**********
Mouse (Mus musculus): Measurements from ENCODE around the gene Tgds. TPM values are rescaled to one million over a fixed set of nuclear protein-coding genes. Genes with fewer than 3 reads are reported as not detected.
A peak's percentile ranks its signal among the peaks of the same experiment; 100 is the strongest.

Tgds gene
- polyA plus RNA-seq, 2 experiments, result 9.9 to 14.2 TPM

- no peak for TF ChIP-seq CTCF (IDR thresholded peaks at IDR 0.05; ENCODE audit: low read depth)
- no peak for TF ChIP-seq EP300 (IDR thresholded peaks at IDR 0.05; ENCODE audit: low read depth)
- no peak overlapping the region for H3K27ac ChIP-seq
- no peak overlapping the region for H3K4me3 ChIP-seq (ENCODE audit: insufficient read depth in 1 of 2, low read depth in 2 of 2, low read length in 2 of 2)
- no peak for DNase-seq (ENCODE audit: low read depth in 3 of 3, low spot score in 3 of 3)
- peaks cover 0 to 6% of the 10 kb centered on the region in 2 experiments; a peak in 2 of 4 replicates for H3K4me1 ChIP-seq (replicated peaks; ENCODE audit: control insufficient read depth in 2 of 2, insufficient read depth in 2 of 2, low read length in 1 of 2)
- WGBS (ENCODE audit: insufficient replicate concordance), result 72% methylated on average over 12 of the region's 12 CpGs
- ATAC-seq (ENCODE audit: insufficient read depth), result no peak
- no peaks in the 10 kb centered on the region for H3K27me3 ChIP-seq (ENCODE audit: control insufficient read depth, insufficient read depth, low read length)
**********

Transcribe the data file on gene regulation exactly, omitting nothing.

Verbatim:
Mouse (Mus musculus): Measurements from ENCODE around the gene Tgds. TPM values are rescaled to one million over a fixed set of nuclear protein-coding genes. Genes with fewer than 3 reads are reported as not detected.
A peak's percentile ranks its signal among the peaks of the same experiment; 100 is the strongest.

Tgds gene
- polyA plus RNA-seq, 2 experiments, result 9.9 to 14.2 TPM

- no peak for TF ChIP-seq CTCF (IDR thresholded peaks at IDR 0.05; ENCODE audit: low read depth)
- no peak for TF ChIP-seq EP300 (IDR thresholded peaks at IDR 0.05; ENCODE audit: low read depth)
- no peak overlapping the region for H3K27ac ChIP-seq
- no peak overlapping the region for H3K4me3 ChIP-seq (ENCODE audit: insufficient read depth in 1 of 2, low read depth in 2 of 2, low read length in 2 of 2)
- no peak for DNase-seq (ENCODE audit: low read depth in 3 of 3, low spot score in 3 of 3)
- peaks cover 0 to 6% of the 10 kb centered on the region in 2 experiments; a peak in 2 of 4 replicates for H3K4me1 ChIP-seq (replicated peaks; ENCODE audit: control insufficient read depth in 2 of 2, insufficient read depth in 2 of 2, low read length in 1 of 2)
- WGBS (ENCODE audit: insufficient replicate concordance), result 72% methylated on average over 12 of the region's 12 CpGs
- ATAC-seq (ENCODE audit: insufficient read depth), result no peak
- no peaks in the 10 kb centered on the region for H3K27me3 ChIP-seq (ENCODE audit: control insufficient read depth, insufficient read depth, low read length)